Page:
In the news...

July 31, 2013

Headlines July 31, 2013

News

European aerospace group to adopt ‘Airbus’ name as civil aircraft demand soars

The parent company of European jet maker Airbus says its profit soared in the first half and it has announced a corporate shakeup to give new prominence to its civil aviation division.

 

Business

Boeing pressed to refund $13 million in parts overcharges

Boeing officials are meeting July 31 with Pentagon representatives to resolve a request that the company refund $13 million in overcharges for spare parts.

Lockheed reaches accord with Pentagon on 71 more F-35s

Lockheed Martin and the Pentagon have reached an accord for the company to produce 71 more F-35 jet fighters, saying costs per plane have been reduced about 4 percent in a move that will protect the weapons system from automatic budget cuts.

Embraer sacrifices margins for U.S. regional jet sales

Embraer SA, Brazil’s best performing stock this year, is sacrificing margins as it fights to overtake Bombardier in U.S. jet sales.

GKN sales rise 12 percent as Airbus, Boeing seek output records

GKN Plc, a supplier of parts to Boeing Dreamliners and Airbus SAS A350 long-range jets, reported a 12 percent gain in first half sales on higher production rates at the two largest planemakers.

 

Defense

Hagel sees modernization lull versus smaller U.S. force

The Pentagon faces the choice between a decade-long “modernization holiday” and a “much smaller” force if the military is forced to absorb continued cuts of at least $50 billion annually through 2023, Defense Secretary Chuck Hagel said July 31.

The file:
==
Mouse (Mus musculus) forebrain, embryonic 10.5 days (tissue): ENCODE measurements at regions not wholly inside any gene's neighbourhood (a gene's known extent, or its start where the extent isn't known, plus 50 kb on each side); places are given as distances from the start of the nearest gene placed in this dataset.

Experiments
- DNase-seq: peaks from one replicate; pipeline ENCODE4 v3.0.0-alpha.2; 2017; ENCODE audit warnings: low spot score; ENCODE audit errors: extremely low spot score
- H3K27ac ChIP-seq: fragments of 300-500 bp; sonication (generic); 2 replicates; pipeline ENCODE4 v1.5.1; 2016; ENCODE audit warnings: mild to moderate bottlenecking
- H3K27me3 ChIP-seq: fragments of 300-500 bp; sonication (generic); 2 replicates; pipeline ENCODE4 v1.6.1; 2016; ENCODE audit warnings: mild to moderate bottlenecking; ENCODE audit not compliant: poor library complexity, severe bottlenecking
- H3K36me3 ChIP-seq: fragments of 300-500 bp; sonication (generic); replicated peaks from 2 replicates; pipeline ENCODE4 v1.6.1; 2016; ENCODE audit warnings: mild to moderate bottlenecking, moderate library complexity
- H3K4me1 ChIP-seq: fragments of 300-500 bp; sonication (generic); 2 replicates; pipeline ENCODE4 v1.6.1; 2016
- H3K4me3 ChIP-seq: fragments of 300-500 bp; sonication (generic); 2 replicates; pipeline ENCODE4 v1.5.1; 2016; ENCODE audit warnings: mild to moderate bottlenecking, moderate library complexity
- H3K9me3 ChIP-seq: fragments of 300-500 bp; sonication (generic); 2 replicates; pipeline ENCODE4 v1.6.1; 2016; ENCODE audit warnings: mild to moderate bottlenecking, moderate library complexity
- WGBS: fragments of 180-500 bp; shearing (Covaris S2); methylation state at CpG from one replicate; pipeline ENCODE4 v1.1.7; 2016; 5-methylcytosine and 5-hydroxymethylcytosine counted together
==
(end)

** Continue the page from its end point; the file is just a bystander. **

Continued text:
‘Classification inflation’ at Pentagon under investigation: GAO

Congressional auditors said July 31 they are launching a first-of-its-kind review of the system for safeguarding national security secrets, with a view to measuring the scale of a widely understood but unquantified problem — “classification inflation.”

Pentagon funding for propaganda websites under fire

Pentagon propaganda websites aimed at countering terrorism in foreign countries would be shut down under a Senate measure sponsored by the chairman of the Armed Services Committee, according to his office.

Little restraint in military surplus giveaways

Small-town police departments across the country have been gobbling up tons of equipment discarded by a downsizing military — bicycles, bed sheets, bowling pins, French horns, dog collars, even a colonoscopy machine — regardless of whether the items are needed or will ever be used.

As wars wind down, spec ops mission shifts to conflict prevention

While special operations sorces have been heavily focused on direct action since 9/11, the future of special ops missions will be refocused toward international partnerships to prevent conflict, commanders say.

 

Space

SpaceX wins bid to launch Canadian radar satellites

Privately owned Space Exploration Technologies was selected to launch a trio of Canadian radar satellites aboard a single Falcon 9 rocket, the company announced July 30. The California-based firm, also known as SpaceX, already is flying NASA cargo to the International Space Station, a permanently staffed research outpost that flies about 250 miles above Earth.

Space Shuttle Atlantis welcomes guests at Kennedy Space Center

Two years after flying the final mission of NASA’s space shuttle program, Space Shuttle Atlantis is settling into its new home and welcoming guests as part of a new exhibit. The 90,000-square-foot, $100 million Space Shuttle Atlantis exhibit opened last month at the Kennedy Space Center Visitor Complex to great fanfare as a tribute to NASA’s 30-year space shuttle program.